PHOENIX — The head of the Arizona Republican Party is claiming that emergency voting procedures used in some counties are illegal.
That could lead to a lawsuit if Republicans lose some elections by a narrow margin.
In a letter Tuesday to all county recorders, Jonathan Lines said a procedure being used in Maricopa and Pima counties illegally allows people to vote in person on the Saturday and the Monday ahead of the election. Lines said that violates a law saying all in-person voting has to be done by the Friday before Election Day.
But Pima County Recorder F. Ann Rodriguez and Andrian Fontes, her Maricopa County counterpart, point out that the law also permits counties to allow voting up until 5 p.m. Monday “as the result of any emergency” that occurs after the 5 p.m. Friday deadline. More to the point, both said, there is no actual definition of what constitutes an “emergency.”
“Are we going to be the one that’s judge and jury that meets this pigeonhole?” Rodriguez asked.
“We don’t know what an emergency is,” she continued. “If the voters say ‘it’s emergency voting,’ we open it up and they vote.”
Fontes agreed, saying the statute does not require that he come up with a definition of what is an “emergency.”
What the law does say is that an “emergency” means “any unforeseen circumstances that would prevent the elector from voting at the polls.”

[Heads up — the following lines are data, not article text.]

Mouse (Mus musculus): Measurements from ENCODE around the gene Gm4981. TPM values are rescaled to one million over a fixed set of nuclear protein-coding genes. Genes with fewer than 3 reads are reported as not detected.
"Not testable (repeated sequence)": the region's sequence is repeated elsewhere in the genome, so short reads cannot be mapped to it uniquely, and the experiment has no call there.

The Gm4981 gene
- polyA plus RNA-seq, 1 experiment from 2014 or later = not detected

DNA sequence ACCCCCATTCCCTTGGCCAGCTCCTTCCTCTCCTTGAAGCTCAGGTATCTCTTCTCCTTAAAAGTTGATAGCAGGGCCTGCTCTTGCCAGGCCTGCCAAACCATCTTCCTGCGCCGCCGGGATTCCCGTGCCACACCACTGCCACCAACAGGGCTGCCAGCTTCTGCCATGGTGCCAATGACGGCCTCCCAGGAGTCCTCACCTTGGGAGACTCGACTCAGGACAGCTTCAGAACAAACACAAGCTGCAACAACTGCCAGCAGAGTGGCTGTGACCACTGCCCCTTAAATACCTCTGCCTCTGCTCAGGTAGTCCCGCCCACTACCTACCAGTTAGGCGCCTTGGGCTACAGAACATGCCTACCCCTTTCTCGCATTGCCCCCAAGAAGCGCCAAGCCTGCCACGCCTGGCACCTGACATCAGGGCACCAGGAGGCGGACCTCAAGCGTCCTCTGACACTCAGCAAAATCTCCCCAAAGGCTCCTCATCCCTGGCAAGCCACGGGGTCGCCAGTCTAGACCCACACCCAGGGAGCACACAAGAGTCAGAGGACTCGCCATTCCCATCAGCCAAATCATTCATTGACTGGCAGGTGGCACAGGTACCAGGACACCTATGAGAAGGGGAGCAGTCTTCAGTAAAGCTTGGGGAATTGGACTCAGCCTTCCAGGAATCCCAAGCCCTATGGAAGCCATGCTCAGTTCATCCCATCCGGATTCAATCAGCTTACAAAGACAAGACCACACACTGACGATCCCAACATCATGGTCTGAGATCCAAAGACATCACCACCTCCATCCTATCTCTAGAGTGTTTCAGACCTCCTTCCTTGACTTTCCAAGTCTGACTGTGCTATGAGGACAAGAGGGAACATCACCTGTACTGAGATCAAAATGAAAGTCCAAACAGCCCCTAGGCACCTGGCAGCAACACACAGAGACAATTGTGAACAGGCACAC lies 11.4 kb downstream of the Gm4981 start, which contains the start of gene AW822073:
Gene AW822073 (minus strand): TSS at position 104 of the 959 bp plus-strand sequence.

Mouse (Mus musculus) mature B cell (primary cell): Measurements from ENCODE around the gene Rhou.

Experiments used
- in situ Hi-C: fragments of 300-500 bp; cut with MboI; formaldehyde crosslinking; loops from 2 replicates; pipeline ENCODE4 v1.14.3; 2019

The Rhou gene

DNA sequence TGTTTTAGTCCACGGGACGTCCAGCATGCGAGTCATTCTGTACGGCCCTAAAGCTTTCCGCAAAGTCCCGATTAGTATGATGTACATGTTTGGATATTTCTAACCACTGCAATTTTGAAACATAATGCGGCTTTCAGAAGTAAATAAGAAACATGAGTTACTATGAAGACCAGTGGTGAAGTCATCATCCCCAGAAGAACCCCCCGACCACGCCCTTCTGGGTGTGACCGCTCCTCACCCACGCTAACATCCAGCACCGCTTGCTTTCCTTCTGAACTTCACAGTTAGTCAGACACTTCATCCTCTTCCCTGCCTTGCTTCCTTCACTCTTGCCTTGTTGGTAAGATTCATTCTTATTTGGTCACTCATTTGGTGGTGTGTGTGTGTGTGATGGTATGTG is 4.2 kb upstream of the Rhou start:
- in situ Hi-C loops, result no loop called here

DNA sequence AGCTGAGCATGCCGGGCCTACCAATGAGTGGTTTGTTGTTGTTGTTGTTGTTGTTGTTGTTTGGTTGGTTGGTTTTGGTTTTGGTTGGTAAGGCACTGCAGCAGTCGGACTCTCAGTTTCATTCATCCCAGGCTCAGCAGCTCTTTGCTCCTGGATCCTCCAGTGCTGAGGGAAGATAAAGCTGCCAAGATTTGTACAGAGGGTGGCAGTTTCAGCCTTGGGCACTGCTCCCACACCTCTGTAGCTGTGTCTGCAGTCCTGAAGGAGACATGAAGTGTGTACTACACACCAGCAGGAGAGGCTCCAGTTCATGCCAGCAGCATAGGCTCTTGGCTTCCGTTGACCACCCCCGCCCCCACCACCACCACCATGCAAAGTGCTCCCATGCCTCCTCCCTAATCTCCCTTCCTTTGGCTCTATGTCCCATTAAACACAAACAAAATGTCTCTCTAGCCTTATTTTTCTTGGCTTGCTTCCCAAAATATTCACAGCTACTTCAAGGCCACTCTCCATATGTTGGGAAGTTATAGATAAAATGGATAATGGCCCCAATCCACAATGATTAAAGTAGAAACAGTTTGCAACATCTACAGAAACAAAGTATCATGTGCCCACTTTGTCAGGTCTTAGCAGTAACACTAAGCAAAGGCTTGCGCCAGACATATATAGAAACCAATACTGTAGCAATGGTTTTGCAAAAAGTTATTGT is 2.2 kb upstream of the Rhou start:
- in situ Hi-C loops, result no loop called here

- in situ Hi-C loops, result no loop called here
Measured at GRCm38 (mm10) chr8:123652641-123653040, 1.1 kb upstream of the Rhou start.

“The statute is about the voter’s emergency as I understand it,” Fontes said. “If the voter has an emergency, and they need to vote, I can let them vote.”
“I want people to vote,” added Fontes, who, like Rodriguez, is a Democrat. “I’m sure some people feel differently,” he added, suggesting a partisan tinge to Lines’ complaint.
Lines, however, views the law on emergency voting through a different lens, arguing that it is permitted only if individuals “have cited any articulable emergency,” though even his letter does not say what he believes that is.
There aren’t a lot of votes at issue.
Rodriguez said her office allowed 969 people to vote in person on Saturday and Monday on an emergency basis. Fontes put the number in his county at about 3,000.
But in a close race, whether that many ballots are counted or disqualified could determine the outcome.
Lines is demanding that county recorders who have allowed emergency voting set aside those ballots. That presumes, however, that they are not already mixed in with the hundreds of thousands of ballots cast in person Tuesday.
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